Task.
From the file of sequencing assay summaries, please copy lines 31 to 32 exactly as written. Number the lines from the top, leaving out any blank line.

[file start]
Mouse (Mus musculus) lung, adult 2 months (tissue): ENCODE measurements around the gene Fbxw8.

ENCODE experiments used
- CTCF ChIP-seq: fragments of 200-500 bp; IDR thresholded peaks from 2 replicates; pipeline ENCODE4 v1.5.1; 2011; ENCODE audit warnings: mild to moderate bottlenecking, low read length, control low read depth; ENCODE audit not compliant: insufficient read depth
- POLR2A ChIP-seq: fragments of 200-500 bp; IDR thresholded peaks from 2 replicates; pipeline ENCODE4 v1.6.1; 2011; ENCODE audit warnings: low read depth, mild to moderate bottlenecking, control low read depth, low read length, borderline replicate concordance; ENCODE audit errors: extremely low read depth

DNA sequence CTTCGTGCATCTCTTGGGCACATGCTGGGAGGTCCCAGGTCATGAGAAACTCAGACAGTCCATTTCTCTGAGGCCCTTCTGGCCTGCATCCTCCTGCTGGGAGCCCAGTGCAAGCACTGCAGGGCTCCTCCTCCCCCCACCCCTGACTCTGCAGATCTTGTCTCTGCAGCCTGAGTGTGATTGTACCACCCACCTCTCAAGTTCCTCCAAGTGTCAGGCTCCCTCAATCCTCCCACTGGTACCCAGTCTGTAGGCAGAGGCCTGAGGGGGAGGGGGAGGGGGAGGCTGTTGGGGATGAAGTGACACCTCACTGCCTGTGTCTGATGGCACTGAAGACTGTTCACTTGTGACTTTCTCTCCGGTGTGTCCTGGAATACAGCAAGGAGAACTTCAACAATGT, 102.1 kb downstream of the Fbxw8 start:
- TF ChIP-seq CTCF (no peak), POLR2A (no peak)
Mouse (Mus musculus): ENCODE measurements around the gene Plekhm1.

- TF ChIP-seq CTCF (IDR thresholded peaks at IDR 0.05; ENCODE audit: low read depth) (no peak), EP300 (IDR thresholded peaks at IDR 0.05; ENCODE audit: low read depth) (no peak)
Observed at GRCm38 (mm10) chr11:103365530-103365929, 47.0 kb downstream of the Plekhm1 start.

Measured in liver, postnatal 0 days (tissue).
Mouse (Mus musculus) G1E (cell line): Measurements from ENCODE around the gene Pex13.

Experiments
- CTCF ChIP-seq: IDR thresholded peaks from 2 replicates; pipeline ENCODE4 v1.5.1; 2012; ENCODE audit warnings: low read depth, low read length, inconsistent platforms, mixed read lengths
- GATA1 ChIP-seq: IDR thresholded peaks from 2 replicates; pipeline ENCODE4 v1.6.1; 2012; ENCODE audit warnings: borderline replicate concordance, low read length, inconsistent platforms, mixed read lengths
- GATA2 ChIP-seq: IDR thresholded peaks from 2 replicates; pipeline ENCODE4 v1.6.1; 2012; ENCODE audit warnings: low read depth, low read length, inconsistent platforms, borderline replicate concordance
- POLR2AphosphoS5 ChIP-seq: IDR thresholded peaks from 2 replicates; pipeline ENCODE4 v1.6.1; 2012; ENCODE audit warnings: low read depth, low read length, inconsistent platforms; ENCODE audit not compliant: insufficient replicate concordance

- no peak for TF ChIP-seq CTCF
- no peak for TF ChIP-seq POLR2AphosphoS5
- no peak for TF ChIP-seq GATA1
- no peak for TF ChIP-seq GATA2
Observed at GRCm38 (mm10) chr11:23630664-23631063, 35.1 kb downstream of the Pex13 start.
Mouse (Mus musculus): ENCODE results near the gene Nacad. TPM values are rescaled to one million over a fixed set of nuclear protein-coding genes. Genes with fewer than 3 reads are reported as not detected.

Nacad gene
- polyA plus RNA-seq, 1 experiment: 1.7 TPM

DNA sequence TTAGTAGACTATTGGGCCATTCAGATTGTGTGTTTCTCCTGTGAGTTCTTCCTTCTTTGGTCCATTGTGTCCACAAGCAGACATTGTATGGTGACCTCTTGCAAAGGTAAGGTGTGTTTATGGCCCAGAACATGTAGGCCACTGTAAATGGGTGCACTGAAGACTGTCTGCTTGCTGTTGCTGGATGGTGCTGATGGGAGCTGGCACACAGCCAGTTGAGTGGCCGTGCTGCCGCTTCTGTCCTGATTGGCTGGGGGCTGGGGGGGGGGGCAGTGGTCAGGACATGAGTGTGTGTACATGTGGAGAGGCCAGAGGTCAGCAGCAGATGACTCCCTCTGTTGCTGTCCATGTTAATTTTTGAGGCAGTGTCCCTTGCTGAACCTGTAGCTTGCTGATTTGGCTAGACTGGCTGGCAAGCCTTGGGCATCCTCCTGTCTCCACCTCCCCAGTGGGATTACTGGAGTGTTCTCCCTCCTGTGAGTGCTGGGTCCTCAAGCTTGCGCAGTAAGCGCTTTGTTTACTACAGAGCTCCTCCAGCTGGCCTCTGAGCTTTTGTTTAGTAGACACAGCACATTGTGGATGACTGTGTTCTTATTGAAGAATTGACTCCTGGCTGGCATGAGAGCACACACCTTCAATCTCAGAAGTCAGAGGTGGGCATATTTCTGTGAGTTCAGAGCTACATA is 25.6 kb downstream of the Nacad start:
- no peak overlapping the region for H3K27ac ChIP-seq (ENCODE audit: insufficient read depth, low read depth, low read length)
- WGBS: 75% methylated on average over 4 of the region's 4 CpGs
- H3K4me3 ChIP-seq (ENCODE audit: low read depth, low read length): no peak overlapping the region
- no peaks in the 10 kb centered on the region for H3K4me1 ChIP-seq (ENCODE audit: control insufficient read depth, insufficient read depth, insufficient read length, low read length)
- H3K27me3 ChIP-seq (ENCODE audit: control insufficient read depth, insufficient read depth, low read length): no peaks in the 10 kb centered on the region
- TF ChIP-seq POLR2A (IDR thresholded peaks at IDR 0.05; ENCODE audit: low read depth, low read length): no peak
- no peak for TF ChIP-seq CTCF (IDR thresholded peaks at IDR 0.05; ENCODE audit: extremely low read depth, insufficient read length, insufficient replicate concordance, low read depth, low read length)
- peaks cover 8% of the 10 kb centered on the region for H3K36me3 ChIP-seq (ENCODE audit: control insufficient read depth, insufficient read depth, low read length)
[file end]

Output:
- TF ChIP-seq POLR2A (IDR thresholded peaks at IDR 0.05; ENCODE audit: low read depth, low read length): no peak
- no peak for TF ChIP-seq CTCF (IDR thresholded peaks at IDR 0.05; ENCODE audit: extremely low read depth, insufficient read length, insufficient replicate concordance, low read depth, low read length)